Home Insurance in Utah

WRITTEN BY: Amelia Ciffone

UPDATED: MAY 24, 2022 | 3 MIN READ

Utah has remarkably cheap home insurance and high average household incomes – a useful combination in a state at extreme risk to property damage from wildfires. While buying home insurance is an important undertaking, diving into the particulars of how home insurance works can be intimidating. A good way to begin is by taking a look at how average policies are priced, as well as what kinds of coverages are typically offered.

  • Fun fact:  The mountains near Salt Lake City, Utah average 500 inches of snowfall per year. Thank goodness home insurance protects homes from roof damage from all that snow!

Average Rates in Utah

Utah has some of the cheapest home insurance rates in the country, according to the Insurance Information Institute. With average annual premiums of $692, the only place with cheaper home insurance is Oregon ($677 annual premiums). Its average rates are less than two thirds the national average for home insurance premiums, $1,211.

Although renters’ insurance doesn’t vary much from state to state, the average premiums of $151 in Utah place it in the top ten most affordable states for renters’ insurance. This is nearly $30 below the national average of $180. States with comparable renter’s insurance include Virginia ($152 average premiums) and New Hampshire ($149 average premiums).

Utah Legal Insurance Requirements

Buying home insurance in Utah isn’t a legal requirement, but a contractual one. No state law will force you to purchase health insurance, but if you take out a mortgage, you will either need to buy home insurance that you choose or accept the insurance your lender chooses for you.

The National Association of Insurance Commissioners act to help standardize home insurance coverage across the country. Due to their regulations, you can expect the following kinds of coverage in Utah:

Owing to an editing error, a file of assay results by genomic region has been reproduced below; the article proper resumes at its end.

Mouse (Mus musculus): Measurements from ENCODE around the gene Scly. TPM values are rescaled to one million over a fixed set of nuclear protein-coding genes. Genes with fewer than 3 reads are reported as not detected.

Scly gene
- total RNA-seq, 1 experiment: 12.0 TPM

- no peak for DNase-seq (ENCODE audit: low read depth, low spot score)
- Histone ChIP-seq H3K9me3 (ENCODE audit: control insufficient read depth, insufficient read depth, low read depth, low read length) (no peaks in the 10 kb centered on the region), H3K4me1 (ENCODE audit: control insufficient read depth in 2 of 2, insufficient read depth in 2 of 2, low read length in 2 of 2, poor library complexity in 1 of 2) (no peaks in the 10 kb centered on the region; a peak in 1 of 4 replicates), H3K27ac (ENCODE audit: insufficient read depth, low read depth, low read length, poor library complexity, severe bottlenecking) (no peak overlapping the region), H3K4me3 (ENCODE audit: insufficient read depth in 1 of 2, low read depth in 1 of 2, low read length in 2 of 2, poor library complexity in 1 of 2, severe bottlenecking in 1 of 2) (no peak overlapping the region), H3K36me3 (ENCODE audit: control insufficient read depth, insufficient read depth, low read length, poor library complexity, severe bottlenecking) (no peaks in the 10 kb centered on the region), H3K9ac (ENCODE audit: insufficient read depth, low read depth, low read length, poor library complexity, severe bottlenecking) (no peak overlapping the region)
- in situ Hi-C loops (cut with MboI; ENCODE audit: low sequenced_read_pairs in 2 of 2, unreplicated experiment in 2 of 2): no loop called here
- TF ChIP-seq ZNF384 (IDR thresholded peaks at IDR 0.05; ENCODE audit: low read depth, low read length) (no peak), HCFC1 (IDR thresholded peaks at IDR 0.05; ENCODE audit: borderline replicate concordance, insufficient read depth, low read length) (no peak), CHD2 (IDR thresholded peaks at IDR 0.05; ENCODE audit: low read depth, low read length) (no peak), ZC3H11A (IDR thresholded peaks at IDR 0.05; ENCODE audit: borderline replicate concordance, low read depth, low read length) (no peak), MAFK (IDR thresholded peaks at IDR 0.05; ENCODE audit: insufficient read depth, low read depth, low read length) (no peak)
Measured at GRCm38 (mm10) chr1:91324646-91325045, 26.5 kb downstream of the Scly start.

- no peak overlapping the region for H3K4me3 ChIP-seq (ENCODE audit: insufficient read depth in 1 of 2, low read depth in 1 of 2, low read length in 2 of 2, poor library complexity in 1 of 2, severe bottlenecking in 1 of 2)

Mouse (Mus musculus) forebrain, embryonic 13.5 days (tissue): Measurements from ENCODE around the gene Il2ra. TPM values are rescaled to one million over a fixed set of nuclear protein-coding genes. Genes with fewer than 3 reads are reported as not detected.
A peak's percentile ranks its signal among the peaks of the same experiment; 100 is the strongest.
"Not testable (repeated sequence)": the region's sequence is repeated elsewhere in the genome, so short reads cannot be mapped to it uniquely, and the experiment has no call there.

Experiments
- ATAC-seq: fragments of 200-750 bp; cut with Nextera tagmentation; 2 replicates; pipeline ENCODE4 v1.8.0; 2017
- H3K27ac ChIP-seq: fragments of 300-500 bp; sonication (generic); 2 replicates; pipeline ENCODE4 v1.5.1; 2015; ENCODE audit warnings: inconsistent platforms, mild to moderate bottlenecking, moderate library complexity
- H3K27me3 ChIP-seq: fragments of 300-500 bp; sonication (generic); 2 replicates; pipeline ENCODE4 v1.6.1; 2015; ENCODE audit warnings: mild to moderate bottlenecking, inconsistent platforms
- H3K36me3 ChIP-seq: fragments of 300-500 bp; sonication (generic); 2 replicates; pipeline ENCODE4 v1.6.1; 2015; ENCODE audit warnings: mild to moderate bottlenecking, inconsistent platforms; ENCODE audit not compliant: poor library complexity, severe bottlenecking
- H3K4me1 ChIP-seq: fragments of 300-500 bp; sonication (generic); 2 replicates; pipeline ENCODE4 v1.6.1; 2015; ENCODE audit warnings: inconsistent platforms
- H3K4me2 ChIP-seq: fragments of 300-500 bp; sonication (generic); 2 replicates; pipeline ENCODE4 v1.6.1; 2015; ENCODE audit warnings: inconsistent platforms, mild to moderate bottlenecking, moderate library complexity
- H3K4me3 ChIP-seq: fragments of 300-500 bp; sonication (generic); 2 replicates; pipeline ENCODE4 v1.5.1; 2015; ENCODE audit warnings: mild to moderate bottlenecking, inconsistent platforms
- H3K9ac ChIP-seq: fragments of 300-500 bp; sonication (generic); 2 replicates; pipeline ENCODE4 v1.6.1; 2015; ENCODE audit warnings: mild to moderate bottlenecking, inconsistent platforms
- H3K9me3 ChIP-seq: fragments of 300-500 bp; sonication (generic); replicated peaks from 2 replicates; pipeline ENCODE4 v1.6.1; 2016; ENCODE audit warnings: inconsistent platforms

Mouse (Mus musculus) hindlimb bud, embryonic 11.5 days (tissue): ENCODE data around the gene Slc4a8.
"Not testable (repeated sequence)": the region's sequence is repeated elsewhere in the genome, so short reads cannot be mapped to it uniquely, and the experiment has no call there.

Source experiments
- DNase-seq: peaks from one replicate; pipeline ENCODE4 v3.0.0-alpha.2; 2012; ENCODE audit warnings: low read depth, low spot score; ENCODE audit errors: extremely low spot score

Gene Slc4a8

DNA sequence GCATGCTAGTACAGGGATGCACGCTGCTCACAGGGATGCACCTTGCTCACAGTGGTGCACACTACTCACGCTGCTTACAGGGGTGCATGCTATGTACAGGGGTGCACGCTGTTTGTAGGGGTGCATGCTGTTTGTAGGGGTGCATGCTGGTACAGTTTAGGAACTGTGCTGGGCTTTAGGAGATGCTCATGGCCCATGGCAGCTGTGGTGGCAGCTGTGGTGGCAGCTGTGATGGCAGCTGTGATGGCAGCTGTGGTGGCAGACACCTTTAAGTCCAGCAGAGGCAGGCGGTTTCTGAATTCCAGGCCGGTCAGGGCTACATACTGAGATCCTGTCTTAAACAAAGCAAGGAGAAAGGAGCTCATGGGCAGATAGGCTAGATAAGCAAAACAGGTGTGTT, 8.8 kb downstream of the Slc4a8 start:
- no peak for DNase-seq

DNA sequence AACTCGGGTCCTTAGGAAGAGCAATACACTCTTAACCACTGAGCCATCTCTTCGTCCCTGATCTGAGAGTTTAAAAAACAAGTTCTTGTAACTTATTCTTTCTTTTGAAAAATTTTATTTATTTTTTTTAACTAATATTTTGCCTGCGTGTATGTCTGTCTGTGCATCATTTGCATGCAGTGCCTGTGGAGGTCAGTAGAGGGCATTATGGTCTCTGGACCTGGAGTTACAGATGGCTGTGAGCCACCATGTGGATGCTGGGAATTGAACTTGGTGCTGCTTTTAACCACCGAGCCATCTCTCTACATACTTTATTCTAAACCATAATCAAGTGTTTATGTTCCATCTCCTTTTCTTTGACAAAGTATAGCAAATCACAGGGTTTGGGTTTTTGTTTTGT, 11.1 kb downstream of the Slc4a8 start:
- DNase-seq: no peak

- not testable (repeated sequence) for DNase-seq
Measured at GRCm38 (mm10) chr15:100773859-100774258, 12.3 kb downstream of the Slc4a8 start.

• Dwelling Coverage. This is the lion’s share of your home insurance, and protects you from damage to the structure of your home and attached buildings. It also can protect systems in the home, like plumbing and electrical wiring.
  • Other Structures Coverage is insurance that will protect from the same damages as dwelling coverage. It applies to man-made structures not attached to your residence – including sheds, garages, fencing, and even sidewalks. Usually the coverage limit is much smaller – 10% of your dwelling coverage is standard.
  • Personal Property. This will insure personal belongings, whether they are lost and damaged inside the home or outside of it. Coverage limits are usually half of your dwelling coverage. While personal property insurance is designed to protect furniture, appliances, and clothing, expensive luxury items receive little coverage and may require endorsements. Some examples of luxury items include art collections, weapons collections, antiques and jewelry
  • Loss of Use. If you have to live outside of your home during repairs (for an insured peril) this will assist in paying “extra” costs to maintain your standard of living. This can range from storage fees and motel bills to groceries.
  • Personal Liability and Medical Payments. This insurance comes into play should someone or their property be harmed by you or a family member. If you’re sued for injury to people or properties due to your negligence, personal liability insurance will help pay for legal expenses. If someone is accidentally injured on your property (not yourself or a family member), medical payments can be made to an extent, helping pay for hospitalization fees, outpatient care, and so on.